The Moresby-based Huli elites were in financial trouble because of their borrowings against the expected royalties that never came. This situation made it easy for the state to pay them off to keep the PNG LNG project from serious disruption. At Komo I interviewed a heavily-armed clan who were boasting to me about the amount of firepower they possessed: MAG 58 machine guns and shoulder-mounted rocket launchers. They were all scathing about PNG LNG and spoke of plans to send AIDS victims on suicide missions to attack the well heads with rockets. When I asked what was stopping them from taking action against the project they went quiet and humbly replied that they were “waiting for our leaders to give us the green light.” Their “head man” leaders, agali haguene, were traditionally the holders of inherited knowledge of land-based genealogies (dindi malu) for their clans that was deployed during land disputes. This leadership category is therefore “not subject to competition” 2 as the knowledge had to be passed down from father to son and was tightly controlled, only emerging during the land dispute process.
In the context of resource development the possession of dindi malu knowledge has taken on a broader significance as it relates to the prospect of development and cash. Clan members are extremely reluctant to challenge this form of leadership, even as the agali haguene appear to be using their knowledge and status to enrich themselves. There is simply no mechanism in place for their authority to be challenged and the prospect of organised protest and even overthrow of a corrupt leadership is extremely difficult. Huli are such staunch individualists that disgruntled feelings tend to remain expressions of individual points of view that lack the power of organisation.
Huli individuals, even political leaders, were not shy in telling me that their leaders were corrupt, yet the ability to coordinate structural change did not seem to exist. As disenchantment with the PNG LNG project intensified through the second half of 2016 the authority of the Hides leadership group began to erode. At the same time the authority of Hela as a concept only grew as both the state and those Huli leaders who were seen to be in the pockets of the state were viewed with increasing levels of contempt. The emergence of Hela as a political movement had its genesis in the 1970s when Huli started to become aware of the resource development potential of the PNG highlands. 3 In 1974 Andrew Wabiria, the member for Koroba-Lake Kopiago, moved a motion in the original PNG House of Assembly for the creation of a separate Hela Province. 4 The development of Hela’s oil and gas fields during the 1980s encouraged the incorporation of the Hela Gimbu Association, which grew out of the Hela Association of the 1970s, but with renewed impetus for the creation of a Hela Province to be in control much of this resource wealth. 5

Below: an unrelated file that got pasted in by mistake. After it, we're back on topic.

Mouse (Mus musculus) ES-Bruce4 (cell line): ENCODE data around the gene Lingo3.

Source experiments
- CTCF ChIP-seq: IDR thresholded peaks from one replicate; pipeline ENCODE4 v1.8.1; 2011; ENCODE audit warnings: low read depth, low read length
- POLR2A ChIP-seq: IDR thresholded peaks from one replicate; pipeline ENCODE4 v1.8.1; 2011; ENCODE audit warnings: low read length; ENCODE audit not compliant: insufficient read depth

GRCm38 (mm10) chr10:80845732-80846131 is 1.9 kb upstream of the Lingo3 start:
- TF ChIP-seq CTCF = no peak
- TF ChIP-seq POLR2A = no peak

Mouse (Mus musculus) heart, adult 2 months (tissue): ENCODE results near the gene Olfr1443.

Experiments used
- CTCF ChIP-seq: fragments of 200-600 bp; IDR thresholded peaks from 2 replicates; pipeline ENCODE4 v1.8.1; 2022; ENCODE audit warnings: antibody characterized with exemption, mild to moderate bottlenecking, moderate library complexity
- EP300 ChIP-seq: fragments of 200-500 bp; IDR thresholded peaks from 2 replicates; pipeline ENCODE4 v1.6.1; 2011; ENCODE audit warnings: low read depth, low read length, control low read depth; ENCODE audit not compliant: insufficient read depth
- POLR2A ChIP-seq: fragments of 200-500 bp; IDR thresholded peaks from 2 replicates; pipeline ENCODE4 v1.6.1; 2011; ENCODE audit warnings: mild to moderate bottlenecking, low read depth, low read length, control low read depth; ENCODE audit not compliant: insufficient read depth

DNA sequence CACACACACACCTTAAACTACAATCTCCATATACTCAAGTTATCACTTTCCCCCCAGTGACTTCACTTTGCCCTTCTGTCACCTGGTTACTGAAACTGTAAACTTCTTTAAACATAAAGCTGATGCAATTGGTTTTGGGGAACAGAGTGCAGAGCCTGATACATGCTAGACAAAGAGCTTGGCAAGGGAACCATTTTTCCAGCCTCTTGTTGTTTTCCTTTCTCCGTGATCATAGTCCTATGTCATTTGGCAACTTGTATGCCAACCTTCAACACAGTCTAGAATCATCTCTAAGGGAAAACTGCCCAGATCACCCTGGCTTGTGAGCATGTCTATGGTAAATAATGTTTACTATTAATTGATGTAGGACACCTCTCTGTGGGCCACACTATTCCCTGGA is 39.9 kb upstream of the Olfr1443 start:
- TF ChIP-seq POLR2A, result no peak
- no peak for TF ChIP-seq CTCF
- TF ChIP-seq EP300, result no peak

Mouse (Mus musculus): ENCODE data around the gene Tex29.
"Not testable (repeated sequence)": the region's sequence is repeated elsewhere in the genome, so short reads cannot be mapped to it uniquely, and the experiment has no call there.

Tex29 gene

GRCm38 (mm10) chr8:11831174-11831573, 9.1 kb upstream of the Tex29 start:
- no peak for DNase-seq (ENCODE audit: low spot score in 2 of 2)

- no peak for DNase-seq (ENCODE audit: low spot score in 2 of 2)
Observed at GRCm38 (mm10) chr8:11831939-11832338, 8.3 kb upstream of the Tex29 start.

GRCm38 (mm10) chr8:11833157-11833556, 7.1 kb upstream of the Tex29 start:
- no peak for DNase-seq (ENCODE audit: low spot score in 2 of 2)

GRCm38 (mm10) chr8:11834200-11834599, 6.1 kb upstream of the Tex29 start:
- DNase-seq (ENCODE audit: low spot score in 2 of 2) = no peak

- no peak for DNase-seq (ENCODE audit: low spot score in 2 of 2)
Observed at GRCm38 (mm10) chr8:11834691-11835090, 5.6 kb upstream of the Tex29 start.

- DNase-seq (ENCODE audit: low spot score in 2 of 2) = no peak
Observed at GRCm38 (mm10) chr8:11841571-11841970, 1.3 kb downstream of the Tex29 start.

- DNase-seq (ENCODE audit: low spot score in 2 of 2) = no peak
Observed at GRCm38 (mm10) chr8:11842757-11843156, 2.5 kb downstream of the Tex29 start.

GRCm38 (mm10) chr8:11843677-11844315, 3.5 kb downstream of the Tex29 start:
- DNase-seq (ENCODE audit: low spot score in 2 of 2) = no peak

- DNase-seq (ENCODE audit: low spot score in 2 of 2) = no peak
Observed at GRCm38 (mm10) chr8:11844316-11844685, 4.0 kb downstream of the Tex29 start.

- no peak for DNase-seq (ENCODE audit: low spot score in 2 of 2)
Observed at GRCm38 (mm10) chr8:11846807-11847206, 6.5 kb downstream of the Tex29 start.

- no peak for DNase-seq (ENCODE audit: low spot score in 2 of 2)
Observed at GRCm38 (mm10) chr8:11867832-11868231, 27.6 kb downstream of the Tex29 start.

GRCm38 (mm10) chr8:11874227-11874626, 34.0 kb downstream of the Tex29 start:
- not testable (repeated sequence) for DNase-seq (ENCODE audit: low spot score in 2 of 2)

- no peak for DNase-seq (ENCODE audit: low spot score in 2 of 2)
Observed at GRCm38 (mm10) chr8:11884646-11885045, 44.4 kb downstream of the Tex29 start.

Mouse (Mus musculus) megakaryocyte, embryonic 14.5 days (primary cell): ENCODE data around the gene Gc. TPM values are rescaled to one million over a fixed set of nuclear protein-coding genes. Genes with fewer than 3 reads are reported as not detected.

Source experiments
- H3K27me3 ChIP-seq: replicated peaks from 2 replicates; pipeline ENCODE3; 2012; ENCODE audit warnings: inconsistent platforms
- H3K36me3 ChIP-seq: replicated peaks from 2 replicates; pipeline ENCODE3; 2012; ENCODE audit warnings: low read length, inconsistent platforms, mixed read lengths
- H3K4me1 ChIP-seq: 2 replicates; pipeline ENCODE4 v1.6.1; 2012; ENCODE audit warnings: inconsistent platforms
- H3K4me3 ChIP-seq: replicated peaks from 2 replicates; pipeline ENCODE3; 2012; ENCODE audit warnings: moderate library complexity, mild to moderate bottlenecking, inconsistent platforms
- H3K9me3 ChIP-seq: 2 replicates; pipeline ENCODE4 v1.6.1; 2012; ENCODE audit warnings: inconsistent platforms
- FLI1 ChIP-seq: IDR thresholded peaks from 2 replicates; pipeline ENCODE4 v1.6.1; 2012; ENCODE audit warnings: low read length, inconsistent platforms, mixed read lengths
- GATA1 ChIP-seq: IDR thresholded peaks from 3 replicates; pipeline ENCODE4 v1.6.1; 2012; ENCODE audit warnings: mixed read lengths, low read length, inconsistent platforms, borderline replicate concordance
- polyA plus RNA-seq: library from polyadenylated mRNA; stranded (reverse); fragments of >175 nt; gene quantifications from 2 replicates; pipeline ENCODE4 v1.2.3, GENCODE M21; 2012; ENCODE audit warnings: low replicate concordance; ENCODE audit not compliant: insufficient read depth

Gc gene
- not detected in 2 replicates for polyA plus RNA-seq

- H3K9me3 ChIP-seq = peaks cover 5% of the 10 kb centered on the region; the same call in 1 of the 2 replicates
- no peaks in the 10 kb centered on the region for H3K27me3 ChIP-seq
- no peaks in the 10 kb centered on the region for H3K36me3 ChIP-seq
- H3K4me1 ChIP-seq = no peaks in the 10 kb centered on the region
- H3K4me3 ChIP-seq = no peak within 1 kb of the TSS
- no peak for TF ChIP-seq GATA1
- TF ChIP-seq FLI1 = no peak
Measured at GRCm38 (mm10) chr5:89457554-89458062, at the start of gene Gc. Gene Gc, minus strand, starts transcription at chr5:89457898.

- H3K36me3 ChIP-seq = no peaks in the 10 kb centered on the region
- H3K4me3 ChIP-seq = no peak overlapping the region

As the PNG LNG project started to become a reality, and the start of construction works neared, the stakes were raised to such an extent that Huli leaders were threatening the existence of the project and to boycott the 2007 national elections if a separate Hela Province was not created. 6 By 2011, with construction well underway, the threat “no Hela no LNG” was still a common refrain and warnings of another Bougainville had started to become mainstream, 7 ironically voiced by the member for Tari-Pori James Marape who would later have this threat thrown back at him during the Hides blockade in 2016. By the time Hela Province was finally declared in 2012, the Hela Gimbu Association was moved to describe the future for Hela in terms of “…the Hela people now living that dream.” 8
Among the broad tranche of Huli predictions about the future and its impending doom is the common refrain that children will no longer listen to their elders. This perception, among several others, fits so neatly into the Western doomsday canon that that its familiarity causes its historical relevance to be easily overlooked. But as Ballard has shown, doomsday predictions such as those found in the Book of Revelation “are readily appreciated in the context of a Huli understanding of mbingi.” 9 The deterioration in Huli society throughout the course of 2016 was clearly evident, and was most manifest in the violent actions of those with the least to lose. During the second half of 2016 the leadership authority and power of the Hides leadership group, and of political leadership in general, began to undergo profound structural change. That at least one leader found it necessary to arm himself against his clansmen was perhaps the first sign of this change. In November my Komo host Charles Haluya was involved in an ambush when the vehicle in which he was travelling was held up at a road block at Ligame, between Nogoli and Kulu. The road block was in relation to the long-standing conflict between Tobe and Tambaruma clans and supporters of Tambaruma stopped the car in search of Tobe allies. The car contained Charles, the Hela interim governor Francis Potape, an LLG councillor, and a driver. The councillor was the target and ordered to exit the vehicle. Francis Potape placed himself between the councillor and the gunmen and dared them to shoot him instead. However, his authority was ignored and in the affray both the councillor and driver were shot dead. Charles explained the event in terms of frustrations over government corruption and lack of services from the PNG LNG project. Power now came from the barrel of a gun rather than respect for any form of office or inherited authority, traditional forms of knowledge, or even the agency of talk that has been of fundamental importance to Huli cultural praxis.